Just One Thing!
All of us have weaknesses for certain foods. Some of us crave sweet things such as chocolate, cookies and ice cream. Others crave savory foods like potato chips, pizza and just plain old bread. Everyone knows these foods are “unhealthy” and yet most of us continue to give in to these cravings just the same. What if I were to tell you that you could continue to eat the things that you crave and love AND be much healthier at the same time. Recent research has found that you can. You do need to make a change, BUT unlike the fad diets and starvation techniques of the past, instead of taking away the foods you love, you simply make one small change, add one thing… VEGETABLES,VEGETABLES and more
Research has shown that adding vegetables to your diet, particularly raw leafy greens and eating lots of those vegetables before the “unhealthy” foods has a profound impact on your overall health. We all know that vegetables are high in nutrients. We also know that if you eat a lot of vegetables you will probably eat less of other foods, but something much more important has recently been discovered. Vegetables can make the rest of your meal healthier by slowing down the digestion rate of the entire meal and therefore significantly increasing your metabolic rate. A faster metabolic rate reduces body weight, body fat, and waist circumference significantly in both the short and long term. Digestion rate is how quickly foods break down in your stomach and intestines. Metabolic rate is the amount of calories you burn throughout the day while at rest. The simple act of slowing down the digestion rate of our meals allows our calories to enter the bloodstream more slowly, giving our lean tissues more time to absorb and use those calories. When our lean tissues absorb and use more calories, fewer calories go to fat, we burn more calories throughout the day, and our metabolic rate is higher. This also means our brain and body are more active, so we think and move with more energy and we become leaner. Protein, fiber, and dietary fats also slow digestion to provide some benefits, but not nearly as much as vegetables do.
On to the research…
In 2011 it was shown that eating vegetables before other carbs leads to dramatically better metabolism (insulin sensitivity) in type 2 diabetics at 6, 12, 18 and 24 months compared to “healthy eating” (a food exchange system which is the standard of care for diabetics) . This is not to say that eating vegetables along with junk food is better than eating vegetables without the the junk. Changing more things has the potential for greater benefits, but that might become overwhelming and therefore lead to less benefit. Change is generally easiest if it is done one step at a time, and if only one step is actually ever needed for the effect you are after, even better.
In 2012 it was shown that it takes about 200 grams of vegetables (8 oz, which is 3 cups of lightly cooked veggies or double that in leafy greens) to significantly raise metabolic rate in diabetics . If the vegetables were green then there was also a drop in body weight, body fat, and waist circumference. The more vegetables are cooked, the softer they become and the impact on metabolic rate diminishes.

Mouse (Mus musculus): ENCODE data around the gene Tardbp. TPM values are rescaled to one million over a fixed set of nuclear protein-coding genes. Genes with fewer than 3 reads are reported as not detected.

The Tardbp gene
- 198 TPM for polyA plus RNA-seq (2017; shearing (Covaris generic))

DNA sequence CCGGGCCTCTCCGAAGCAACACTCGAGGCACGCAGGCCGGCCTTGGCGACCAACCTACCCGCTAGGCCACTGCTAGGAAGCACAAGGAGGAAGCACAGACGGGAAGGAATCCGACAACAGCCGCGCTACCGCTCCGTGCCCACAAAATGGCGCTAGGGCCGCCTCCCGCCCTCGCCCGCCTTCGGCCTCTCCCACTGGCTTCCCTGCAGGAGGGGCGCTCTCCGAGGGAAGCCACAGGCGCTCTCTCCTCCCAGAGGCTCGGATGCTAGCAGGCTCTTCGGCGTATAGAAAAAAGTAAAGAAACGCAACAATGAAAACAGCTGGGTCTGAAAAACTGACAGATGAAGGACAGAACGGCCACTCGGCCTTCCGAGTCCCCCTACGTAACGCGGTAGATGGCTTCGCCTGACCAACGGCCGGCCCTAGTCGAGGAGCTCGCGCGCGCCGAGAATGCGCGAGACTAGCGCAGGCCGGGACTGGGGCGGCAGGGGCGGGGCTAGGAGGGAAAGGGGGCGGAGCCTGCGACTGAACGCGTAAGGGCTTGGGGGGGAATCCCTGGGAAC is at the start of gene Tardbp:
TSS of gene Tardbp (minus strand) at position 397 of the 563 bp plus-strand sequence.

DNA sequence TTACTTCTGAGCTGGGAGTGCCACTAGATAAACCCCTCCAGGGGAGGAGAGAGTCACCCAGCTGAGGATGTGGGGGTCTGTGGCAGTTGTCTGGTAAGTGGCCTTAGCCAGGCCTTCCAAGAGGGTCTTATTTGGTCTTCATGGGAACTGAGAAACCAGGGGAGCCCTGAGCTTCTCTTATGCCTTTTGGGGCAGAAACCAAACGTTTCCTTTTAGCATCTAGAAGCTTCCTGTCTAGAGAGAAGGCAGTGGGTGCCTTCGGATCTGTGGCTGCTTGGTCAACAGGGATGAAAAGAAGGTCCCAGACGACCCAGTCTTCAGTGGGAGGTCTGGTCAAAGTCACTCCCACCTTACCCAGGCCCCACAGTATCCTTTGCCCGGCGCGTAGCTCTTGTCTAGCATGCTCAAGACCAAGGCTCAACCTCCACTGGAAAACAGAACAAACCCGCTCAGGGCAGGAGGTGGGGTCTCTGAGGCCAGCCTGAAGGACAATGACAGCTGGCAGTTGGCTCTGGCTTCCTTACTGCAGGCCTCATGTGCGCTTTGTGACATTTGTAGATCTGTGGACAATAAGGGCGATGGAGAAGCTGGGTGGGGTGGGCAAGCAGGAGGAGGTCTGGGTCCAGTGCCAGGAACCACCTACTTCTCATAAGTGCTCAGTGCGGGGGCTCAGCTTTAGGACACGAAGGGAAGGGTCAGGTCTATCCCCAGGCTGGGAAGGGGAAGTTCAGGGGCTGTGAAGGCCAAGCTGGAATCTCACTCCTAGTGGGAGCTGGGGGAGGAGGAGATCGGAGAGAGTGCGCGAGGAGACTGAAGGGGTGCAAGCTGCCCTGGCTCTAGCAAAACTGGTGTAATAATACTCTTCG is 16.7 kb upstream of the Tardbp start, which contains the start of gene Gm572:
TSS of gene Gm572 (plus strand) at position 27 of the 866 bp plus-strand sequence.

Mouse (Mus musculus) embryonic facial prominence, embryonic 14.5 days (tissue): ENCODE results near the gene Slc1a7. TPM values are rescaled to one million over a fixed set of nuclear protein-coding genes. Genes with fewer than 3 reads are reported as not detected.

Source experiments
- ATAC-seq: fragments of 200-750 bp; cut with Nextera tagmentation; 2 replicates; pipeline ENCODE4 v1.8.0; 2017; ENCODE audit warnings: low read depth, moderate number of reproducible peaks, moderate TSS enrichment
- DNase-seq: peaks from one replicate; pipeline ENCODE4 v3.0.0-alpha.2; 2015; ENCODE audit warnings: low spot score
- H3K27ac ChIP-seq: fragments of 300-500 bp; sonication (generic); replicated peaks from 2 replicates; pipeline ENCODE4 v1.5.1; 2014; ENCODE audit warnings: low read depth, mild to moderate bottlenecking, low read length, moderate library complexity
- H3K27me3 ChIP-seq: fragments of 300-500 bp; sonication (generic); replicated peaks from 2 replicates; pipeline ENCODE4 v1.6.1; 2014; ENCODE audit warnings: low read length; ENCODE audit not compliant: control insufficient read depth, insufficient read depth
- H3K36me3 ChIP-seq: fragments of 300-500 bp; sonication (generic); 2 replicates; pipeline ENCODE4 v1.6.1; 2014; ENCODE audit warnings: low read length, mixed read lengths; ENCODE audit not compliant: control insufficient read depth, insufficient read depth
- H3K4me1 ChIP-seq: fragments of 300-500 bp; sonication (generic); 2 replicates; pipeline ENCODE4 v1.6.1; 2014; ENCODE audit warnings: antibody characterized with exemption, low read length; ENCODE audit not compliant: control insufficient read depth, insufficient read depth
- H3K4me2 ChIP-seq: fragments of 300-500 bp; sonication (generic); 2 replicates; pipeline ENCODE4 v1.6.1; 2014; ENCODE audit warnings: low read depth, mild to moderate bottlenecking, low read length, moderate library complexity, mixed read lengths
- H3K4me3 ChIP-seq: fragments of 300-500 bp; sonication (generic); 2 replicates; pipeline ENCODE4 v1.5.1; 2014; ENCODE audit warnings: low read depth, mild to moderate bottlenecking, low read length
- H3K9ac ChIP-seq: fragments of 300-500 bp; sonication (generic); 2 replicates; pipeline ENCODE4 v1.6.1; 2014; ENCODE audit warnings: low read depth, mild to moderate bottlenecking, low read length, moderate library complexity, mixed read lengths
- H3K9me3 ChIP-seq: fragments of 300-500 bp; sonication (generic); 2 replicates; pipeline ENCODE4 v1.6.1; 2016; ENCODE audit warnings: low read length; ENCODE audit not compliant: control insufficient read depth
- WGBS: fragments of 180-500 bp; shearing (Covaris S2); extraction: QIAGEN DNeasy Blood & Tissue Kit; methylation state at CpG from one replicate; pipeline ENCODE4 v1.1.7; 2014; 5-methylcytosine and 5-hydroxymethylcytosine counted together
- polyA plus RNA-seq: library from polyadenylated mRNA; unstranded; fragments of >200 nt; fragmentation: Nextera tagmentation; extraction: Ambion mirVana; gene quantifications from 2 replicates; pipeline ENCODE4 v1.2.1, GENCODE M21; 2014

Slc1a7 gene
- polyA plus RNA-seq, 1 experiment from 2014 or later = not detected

In 2013 it was shown that having the vegetables 10 min before the carb resulted in dramatically slower meal digestion than when the vegetables were eaten 10 min after the carb . This means having a lot of vegetables won’t help you slow digestion very much if you have already digested much of your meal before you eat them. Presumably eating vegetables together WITH the rest of your meal would be as helpful as eating them right before the meal, since either way the vegetables are in your stomach with the rest of the food, but this has not yet been tested.
Although adding a lot of vegetables to your diet might be challenging for a variety of reasons, it can be incredibly comforting to know that you can keep eating all the things you love and actually make physiological, medical, and quality of life headway without ever going on a diet. In fact, the effects are profoundly stronger than if you had gone on a diet. The only thing you have to focus on, and make sure it happens every day, is vegetables.
1. “A simple meal plan of ‘eating vegetables before carbohydrate’ was more effective for achieving glycemic control than an exchange-based meal plan in Japanese patients with type 2 diabetes” by S Imai et al., Asia Pac J Clin Nutr 20 2011 161
2. “Effects of total and green vegetable intakes on glycated hemoglobin A1c and triglycerides in elderly patients with type 2 diabetes mellitus” by K Takahashi et al., Geriatr Gerontol 12 2012 50
3. “Eating vegetables before carbohydrates improves postprandial glucose excursions” by S Imai et al., Diabet Med 30 2013 370
4. “Postchallenge Glucose, A1C, and Fasting Glucose as Predictors of Type 2 Diabetes and Cardiovascular Disease” by H Cederberg et al., Diabetes Care 33 2010 2077